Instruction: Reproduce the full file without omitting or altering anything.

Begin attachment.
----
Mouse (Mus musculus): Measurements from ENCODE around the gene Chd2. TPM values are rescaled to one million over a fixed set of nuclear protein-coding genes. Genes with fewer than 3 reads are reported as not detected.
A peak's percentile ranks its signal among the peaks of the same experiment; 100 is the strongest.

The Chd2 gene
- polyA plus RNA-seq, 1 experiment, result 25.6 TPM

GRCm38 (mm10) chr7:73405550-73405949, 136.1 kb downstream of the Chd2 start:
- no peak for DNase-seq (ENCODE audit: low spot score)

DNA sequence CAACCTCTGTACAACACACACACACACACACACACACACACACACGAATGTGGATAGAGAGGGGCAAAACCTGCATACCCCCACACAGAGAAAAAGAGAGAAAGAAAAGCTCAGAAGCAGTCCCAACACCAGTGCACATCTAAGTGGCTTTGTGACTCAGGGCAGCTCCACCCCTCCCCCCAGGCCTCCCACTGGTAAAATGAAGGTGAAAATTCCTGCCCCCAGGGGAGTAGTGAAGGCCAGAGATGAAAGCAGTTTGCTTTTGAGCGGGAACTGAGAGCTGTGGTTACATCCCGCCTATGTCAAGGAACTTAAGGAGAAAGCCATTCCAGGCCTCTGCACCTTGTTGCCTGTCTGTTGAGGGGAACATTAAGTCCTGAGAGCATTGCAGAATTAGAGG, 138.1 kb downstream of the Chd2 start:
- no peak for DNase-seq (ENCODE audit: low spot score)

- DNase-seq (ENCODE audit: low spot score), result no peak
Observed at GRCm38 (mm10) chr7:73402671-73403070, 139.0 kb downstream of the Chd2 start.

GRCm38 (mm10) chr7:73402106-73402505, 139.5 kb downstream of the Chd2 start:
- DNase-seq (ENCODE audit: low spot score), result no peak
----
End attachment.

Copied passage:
Mouse (Mus musculus): Measurements from ENCODE around the gene Chd2. TPM values are rescaled to one million over a fixed set of nuclear protein-coding genes. Genes with fewer than 3 reads are reported as not detected.
A peak's percentile ranks its signal among the peaks of the same experiment; 100 is the strongest.

The Chd2 gene
- polyA plus RNA-seq, 1 experiment, result 25.6 TPM

GRCm38 (mm10) chr7:73405550-73405949, 136.1 kb downstream of the Chd2 start:
- no peak for DNase-seq (ENCODE audit: low spot score)

DNA sequence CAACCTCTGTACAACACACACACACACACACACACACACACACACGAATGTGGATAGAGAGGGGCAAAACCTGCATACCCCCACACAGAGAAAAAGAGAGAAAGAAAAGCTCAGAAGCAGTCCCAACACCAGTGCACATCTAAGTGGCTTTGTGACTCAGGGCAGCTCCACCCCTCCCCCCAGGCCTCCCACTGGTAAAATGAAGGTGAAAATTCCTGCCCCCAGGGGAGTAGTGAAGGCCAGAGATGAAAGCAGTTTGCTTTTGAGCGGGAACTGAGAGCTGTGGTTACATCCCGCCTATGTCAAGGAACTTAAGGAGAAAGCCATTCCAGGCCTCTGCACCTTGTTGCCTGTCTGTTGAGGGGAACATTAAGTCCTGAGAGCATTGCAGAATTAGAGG, 138.1 kb downstream of the Chd2 start:
- no peak for DNase-seq (ENCODE audit: low spot score)

- DNase-seq (ENCODE audit: low spot score), result no peak
Observed at GRCm38 (mm10) chr7:73402671-73403070, 139.0 kb downstream of the Chd2 start.

GRCm38 (mm10) chr7:73402106-73402505, 139.5 kb downstream of the Chd2 start:
- DNase-seq (ENCODE audit: low spot score), result no peak